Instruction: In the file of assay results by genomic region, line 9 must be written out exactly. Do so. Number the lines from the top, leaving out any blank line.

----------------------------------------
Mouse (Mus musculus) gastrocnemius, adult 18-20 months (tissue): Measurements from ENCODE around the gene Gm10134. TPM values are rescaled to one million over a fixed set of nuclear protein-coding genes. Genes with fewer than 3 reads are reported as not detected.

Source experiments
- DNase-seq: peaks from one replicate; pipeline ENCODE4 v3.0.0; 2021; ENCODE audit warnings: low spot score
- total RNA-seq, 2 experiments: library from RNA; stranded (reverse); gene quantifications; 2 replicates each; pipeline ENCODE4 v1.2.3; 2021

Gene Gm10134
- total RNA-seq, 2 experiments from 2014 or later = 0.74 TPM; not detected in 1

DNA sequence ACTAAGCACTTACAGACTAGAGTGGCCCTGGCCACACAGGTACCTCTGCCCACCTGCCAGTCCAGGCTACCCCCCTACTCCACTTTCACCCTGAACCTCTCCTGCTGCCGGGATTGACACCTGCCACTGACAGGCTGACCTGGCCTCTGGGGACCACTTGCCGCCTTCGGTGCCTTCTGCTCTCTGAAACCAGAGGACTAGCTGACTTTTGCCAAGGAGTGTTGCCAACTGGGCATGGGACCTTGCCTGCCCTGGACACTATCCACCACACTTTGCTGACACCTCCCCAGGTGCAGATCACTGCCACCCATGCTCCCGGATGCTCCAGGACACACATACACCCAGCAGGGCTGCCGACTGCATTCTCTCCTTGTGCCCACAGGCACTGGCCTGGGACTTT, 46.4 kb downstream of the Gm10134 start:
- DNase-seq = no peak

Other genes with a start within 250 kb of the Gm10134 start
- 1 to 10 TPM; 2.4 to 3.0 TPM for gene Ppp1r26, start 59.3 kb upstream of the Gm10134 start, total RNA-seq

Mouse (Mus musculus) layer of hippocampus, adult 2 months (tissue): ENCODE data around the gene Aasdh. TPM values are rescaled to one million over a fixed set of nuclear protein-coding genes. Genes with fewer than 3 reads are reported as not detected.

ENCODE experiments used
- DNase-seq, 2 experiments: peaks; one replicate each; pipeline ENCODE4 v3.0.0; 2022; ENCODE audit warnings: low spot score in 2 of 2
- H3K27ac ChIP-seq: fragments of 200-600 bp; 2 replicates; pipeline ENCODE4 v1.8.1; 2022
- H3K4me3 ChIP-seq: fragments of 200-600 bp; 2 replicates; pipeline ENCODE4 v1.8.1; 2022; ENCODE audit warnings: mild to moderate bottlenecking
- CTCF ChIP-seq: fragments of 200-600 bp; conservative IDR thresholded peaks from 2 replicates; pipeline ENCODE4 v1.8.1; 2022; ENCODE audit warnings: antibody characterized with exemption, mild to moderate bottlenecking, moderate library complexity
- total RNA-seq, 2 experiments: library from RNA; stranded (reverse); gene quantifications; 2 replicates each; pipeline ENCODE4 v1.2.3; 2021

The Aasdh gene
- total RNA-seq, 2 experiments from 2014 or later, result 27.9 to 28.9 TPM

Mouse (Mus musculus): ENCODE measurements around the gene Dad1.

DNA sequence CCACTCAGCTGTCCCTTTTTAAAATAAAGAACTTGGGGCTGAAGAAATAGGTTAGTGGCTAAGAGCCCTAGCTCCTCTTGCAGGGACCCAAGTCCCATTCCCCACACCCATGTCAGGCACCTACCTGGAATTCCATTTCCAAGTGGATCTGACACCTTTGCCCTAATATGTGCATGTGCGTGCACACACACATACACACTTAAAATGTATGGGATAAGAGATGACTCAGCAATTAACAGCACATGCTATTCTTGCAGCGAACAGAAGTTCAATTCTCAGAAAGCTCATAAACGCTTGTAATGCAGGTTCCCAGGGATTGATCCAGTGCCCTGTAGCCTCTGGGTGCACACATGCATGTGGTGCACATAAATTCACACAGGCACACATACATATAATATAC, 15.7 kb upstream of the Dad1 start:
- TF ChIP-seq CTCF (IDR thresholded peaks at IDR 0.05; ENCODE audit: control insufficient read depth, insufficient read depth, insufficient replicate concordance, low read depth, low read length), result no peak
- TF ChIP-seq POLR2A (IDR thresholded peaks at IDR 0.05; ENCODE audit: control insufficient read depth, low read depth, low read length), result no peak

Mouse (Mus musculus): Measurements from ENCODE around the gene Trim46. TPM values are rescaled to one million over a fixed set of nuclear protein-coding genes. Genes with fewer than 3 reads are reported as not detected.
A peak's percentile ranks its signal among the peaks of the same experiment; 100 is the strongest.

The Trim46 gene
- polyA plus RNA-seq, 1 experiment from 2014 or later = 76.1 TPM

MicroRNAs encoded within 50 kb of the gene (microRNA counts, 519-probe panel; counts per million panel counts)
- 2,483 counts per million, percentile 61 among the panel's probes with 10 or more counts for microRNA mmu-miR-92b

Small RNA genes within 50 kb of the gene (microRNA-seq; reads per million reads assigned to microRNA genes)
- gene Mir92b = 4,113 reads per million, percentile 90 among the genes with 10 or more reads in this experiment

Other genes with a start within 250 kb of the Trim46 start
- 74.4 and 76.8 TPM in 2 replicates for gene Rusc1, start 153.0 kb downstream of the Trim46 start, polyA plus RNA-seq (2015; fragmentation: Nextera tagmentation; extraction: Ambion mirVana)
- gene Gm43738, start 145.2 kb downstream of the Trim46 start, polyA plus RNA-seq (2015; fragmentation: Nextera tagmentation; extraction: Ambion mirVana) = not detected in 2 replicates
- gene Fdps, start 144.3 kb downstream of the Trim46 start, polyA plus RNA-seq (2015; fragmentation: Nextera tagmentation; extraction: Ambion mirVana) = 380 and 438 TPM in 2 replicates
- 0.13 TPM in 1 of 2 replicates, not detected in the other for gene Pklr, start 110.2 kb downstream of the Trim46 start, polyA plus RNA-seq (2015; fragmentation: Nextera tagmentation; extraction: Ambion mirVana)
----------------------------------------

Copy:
Other genes with a start within 250 kb of the Gm10134 start